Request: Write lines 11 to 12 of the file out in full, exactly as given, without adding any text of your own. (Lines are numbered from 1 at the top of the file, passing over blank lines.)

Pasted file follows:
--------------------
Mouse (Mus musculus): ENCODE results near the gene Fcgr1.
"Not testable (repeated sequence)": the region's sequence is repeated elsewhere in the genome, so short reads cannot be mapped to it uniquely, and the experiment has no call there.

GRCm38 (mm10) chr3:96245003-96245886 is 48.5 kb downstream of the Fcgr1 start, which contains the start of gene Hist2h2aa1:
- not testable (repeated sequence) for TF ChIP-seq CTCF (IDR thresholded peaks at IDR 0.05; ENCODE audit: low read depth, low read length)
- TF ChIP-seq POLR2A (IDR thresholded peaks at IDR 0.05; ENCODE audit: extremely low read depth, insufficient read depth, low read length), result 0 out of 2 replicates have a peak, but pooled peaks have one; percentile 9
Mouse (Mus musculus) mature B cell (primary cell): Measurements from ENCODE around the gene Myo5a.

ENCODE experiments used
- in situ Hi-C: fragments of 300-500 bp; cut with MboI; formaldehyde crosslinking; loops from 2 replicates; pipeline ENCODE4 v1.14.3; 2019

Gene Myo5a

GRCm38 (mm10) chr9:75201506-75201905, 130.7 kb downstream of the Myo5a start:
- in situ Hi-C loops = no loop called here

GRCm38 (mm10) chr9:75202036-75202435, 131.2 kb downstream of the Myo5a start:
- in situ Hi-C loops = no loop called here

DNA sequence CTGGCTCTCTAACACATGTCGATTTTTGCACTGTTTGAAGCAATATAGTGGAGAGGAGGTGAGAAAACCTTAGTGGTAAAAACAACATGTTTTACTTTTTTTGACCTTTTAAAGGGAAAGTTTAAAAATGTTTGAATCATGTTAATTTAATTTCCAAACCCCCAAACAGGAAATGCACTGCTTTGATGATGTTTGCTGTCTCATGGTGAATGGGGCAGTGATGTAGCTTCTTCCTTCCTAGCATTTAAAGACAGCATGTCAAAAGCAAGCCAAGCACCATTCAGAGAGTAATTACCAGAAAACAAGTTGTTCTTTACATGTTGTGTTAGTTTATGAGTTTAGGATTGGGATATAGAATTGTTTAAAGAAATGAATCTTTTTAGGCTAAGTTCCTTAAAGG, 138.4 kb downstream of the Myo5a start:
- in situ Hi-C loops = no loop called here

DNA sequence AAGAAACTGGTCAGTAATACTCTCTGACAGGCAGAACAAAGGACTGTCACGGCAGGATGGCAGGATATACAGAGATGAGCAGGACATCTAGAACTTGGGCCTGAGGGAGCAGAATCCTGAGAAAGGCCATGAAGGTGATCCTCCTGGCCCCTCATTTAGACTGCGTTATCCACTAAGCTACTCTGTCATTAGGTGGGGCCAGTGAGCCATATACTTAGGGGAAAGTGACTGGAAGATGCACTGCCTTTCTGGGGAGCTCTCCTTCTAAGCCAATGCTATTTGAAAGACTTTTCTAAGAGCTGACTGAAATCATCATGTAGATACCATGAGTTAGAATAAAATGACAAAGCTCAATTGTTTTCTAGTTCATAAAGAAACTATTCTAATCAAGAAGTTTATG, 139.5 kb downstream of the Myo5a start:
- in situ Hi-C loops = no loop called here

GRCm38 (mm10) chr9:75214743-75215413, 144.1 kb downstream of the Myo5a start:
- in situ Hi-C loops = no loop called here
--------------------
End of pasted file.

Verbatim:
- in situ Hi-C loops = no loop called here

GRCm38 (mm10) chr9:75202036-75202435, 131.2 kb downstream of the Myo5a start: